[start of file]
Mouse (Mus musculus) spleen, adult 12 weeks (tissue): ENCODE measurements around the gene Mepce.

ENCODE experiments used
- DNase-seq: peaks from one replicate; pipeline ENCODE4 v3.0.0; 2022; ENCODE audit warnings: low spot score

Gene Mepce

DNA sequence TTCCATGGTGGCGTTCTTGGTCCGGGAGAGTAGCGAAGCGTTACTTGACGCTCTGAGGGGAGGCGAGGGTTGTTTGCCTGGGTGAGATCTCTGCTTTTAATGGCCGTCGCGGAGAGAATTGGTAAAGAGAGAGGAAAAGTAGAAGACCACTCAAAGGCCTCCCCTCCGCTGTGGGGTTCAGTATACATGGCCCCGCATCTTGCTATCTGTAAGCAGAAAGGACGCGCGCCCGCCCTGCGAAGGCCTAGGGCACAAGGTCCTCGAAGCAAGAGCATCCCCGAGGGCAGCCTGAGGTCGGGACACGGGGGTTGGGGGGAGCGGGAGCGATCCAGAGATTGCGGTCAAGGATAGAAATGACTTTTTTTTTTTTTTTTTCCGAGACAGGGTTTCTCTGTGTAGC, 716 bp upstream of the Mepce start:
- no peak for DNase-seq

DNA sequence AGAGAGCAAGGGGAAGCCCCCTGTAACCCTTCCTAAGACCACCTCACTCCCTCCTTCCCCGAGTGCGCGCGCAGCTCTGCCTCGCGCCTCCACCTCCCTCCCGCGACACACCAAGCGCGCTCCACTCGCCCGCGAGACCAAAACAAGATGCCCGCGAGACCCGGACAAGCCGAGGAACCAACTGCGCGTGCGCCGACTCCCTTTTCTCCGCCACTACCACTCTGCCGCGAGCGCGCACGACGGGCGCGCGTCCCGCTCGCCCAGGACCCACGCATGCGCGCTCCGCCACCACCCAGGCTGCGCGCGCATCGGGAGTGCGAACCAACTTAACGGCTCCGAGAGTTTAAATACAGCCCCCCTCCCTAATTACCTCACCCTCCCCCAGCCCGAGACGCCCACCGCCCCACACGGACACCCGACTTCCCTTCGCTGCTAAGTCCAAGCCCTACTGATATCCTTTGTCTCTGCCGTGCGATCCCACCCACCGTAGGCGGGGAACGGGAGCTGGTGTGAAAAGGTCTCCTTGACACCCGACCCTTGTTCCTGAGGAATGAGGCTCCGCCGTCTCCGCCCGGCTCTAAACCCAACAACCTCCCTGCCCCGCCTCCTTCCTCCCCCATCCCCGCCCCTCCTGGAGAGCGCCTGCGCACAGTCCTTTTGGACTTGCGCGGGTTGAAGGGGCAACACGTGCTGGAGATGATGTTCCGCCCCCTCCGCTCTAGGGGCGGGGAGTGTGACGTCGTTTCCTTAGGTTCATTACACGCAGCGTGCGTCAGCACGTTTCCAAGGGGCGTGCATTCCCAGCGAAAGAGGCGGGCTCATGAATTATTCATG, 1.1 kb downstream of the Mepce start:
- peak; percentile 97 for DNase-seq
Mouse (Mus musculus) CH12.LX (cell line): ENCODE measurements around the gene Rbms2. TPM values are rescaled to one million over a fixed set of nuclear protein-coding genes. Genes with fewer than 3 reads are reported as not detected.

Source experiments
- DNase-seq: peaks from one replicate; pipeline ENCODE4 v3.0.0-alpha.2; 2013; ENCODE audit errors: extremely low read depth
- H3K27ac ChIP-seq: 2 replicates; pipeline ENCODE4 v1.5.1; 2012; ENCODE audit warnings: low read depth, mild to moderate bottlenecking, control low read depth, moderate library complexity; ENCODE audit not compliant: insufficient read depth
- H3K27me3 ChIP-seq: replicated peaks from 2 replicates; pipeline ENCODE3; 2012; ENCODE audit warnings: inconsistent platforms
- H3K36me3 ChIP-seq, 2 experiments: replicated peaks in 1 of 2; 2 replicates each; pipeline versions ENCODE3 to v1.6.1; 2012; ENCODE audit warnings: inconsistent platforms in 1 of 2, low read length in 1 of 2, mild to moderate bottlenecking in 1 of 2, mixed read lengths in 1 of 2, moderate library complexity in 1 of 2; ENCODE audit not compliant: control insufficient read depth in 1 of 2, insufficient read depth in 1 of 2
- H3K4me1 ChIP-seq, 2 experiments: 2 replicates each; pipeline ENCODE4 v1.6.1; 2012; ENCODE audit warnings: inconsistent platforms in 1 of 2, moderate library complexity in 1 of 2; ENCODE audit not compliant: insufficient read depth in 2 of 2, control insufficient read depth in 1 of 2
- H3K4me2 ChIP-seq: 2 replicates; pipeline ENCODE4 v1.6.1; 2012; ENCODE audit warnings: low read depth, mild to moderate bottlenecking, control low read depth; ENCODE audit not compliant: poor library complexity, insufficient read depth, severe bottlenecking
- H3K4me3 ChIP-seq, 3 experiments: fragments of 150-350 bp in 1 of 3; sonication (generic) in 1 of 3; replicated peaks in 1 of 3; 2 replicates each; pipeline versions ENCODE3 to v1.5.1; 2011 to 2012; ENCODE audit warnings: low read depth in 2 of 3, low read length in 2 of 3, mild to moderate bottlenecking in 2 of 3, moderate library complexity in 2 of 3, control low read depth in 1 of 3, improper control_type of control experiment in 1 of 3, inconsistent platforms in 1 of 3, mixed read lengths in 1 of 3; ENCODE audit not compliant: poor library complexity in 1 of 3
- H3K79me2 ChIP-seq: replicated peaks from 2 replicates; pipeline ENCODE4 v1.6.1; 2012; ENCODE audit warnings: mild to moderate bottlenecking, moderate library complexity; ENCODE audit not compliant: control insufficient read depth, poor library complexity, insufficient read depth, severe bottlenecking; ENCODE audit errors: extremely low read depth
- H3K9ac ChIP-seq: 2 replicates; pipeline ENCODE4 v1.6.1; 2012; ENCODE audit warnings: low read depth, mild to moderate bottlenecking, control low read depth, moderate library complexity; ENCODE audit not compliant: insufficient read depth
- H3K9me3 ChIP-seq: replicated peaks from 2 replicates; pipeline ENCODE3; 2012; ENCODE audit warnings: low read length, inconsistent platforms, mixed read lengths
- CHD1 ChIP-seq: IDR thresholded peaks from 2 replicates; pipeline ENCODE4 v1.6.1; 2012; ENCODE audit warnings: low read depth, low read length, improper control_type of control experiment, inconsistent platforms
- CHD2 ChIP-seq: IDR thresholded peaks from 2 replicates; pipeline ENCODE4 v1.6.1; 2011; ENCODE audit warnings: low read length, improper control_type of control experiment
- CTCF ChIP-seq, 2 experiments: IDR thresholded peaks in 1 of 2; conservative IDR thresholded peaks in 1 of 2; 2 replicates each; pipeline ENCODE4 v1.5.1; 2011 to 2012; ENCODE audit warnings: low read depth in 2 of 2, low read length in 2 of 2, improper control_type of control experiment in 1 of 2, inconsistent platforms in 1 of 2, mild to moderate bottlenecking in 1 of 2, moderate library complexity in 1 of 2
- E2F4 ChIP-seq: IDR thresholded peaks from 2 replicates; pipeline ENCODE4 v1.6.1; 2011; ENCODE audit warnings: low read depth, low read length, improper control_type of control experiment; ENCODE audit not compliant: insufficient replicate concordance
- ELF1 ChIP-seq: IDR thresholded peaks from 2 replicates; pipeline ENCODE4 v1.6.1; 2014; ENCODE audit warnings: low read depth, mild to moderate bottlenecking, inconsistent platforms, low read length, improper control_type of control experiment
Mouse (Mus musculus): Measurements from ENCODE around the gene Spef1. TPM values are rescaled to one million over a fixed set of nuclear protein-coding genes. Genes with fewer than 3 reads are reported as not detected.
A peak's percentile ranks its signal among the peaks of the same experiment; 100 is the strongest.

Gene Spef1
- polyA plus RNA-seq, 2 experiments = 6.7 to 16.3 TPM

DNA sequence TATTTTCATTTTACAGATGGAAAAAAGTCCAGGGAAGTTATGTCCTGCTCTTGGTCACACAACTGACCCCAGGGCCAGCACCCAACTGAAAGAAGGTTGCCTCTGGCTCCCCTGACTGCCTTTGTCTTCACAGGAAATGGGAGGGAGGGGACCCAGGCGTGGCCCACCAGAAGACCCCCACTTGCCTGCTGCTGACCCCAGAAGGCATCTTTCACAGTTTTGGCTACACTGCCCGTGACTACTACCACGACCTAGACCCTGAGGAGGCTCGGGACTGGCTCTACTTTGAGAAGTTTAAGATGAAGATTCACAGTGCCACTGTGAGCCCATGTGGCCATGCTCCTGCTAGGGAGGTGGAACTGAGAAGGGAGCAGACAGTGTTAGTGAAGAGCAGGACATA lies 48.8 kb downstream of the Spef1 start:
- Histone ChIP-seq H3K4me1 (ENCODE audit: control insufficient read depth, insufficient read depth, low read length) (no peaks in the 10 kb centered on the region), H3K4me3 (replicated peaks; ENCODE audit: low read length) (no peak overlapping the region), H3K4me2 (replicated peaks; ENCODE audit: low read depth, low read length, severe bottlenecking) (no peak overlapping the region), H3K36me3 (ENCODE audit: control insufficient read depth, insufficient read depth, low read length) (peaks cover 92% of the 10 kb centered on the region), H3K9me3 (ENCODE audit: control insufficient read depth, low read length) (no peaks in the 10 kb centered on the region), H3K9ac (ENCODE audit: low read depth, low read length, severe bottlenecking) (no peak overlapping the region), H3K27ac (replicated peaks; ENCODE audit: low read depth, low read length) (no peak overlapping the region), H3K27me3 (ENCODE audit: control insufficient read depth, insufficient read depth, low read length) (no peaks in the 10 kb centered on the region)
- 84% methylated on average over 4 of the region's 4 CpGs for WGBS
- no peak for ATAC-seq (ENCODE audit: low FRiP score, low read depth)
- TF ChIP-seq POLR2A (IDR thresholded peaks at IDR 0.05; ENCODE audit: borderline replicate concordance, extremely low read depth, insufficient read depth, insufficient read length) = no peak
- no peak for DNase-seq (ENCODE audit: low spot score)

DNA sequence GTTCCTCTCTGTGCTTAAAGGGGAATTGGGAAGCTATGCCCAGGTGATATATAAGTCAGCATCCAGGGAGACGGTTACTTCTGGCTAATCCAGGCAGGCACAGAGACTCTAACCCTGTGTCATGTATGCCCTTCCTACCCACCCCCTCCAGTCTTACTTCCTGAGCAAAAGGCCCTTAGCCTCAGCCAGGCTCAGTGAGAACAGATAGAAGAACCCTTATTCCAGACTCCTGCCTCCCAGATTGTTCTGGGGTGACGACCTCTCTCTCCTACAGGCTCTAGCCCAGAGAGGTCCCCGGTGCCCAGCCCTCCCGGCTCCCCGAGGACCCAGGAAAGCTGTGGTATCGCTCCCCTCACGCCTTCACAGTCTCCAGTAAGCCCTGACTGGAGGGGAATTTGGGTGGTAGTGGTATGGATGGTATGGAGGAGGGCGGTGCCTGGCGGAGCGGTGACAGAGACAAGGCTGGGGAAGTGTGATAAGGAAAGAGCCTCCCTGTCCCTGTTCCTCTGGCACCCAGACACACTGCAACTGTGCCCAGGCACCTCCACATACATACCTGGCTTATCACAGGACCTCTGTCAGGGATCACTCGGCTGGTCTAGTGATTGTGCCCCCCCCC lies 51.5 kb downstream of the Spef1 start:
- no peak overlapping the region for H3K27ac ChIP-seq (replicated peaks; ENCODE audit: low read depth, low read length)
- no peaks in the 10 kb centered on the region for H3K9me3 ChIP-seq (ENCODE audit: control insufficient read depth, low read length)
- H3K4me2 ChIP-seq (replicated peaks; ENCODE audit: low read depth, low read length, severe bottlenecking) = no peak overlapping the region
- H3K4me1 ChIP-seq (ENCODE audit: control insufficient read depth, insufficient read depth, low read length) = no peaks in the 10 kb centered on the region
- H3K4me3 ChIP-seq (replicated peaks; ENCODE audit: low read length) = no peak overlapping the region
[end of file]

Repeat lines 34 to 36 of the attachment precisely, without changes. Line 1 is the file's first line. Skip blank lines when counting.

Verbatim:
- TF ChIP-seq POLR2A (IDR thresholded peaks at IDR 0.05; ENCODE audit: borderline replicate concordance, extremely low read depth, insufficient read depth, insufficient read length) = no peak
- no peak for DNase-seq (ENCODE audit: low spot score)

DNA sequence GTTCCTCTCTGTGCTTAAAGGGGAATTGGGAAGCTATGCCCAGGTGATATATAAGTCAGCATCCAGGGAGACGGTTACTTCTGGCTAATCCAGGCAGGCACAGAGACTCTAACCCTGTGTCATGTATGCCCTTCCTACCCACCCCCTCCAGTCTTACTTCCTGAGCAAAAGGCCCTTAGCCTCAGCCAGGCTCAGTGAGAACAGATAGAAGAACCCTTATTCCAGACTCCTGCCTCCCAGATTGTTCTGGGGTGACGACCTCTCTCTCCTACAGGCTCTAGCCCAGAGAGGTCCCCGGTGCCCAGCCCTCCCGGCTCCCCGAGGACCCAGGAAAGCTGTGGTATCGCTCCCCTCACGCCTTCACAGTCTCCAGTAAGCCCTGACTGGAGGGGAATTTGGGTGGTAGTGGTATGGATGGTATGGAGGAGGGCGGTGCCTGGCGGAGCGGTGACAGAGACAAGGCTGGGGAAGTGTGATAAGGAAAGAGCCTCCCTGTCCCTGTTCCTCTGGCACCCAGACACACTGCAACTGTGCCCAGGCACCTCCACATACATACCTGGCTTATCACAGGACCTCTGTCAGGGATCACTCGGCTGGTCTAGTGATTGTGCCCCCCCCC lies 51.5 kb downstream of the Spef1 start: